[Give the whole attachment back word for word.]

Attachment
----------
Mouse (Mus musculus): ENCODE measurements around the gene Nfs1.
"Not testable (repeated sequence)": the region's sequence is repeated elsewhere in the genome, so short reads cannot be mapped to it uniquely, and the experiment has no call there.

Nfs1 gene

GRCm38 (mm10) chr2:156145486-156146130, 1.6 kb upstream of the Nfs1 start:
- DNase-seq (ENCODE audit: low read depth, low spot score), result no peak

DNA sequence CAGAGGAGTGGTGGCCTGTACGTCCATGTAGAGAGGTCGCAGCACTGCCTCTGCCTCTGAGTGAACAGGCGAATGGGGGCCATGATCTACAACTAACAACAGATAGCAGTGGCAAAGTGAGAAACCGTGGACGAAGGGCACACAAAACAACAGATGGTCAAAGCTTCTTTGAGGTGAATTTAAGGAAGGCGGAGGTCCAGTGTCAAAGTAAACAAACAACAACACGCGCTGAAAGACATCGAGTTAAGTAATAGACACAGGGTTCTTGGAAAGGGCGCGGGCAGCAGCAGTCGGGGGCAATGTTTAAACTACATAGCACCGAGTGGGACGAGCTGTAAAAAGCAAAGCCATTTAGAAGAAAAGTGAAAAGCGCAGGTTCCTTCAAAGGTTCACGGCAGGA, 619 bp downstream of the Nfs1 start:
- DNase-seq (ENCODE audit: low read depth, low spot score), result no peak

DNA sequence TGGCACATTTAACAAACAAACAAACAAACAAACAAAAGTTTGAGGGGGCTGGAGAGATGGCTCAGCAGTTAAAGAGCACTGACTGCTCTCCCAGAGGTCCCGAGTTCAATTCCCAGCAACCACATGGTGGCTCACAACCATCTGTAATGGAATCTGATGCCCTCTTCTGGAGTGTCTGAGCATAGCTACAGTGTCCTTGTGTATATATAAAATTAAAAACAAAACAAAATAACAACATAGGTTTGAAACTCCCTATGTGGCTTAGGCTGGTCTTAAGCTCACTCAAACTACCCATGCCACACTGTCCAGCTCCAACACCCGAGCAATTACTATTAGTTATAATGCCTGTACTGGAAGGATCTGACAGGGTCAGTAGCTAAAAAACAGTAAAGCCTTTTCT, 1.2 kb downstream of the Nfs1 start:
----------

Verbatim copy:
Mouse (Mus musculus): ENCODE measurements around the gene Nfs1.
"Not testable (repeated sequence)": the region's sequence is repeated elsewhere in the genome, so short reads cannot be mapped to it uniquely, and the experiment has no call there.

Nfs1 gene

GRCm38 (mm10) chr2:156145486-156146130, 1.6 kb upstream of the Nfs1 start:
- DNase-seq (ENCODE audit: low read depth, low spot score), result no peak

DNA sequence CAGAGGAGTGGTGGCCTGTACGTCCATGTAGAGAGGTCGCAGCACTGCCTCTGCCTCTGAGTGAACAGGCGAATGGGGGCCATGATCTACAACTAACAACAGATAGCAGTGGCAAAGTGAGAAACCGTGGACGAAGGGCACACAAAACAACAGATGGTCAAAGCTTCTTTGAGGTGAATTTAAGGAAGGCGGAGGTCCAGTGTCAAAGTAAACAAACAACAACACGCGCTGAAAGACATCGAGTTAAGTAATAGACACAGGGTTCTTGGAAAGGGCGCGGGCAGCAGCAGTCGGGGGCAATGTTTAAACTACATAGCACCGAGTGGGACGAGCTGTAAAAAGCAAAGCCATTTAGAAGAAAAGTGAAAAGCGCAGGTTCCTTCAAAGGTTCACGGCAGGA, 619 bp downstream of the Nfs1 start:
- DNase-seq (ENCODE audit: low read depth, low spot score), result no peak

DNA sequence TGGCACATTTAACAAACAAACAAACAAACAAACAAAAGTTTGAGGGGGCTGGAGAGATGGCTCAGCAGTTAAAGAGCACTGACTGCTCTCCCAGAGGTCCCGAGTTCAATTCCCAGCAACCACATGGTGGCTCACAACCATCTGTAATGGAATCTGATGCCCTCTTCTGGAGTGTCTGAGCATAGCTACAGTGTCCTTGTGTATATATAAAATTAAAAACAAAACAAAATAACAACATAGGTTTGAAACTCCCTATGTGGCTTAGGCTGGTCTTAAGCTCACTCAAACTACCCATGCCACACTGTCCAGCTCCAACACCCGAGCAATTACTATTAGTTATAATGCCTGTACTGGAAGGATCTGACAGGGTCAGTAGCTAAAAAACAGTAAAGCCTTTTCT, 1.2 kb downstream of the Nfs1 start: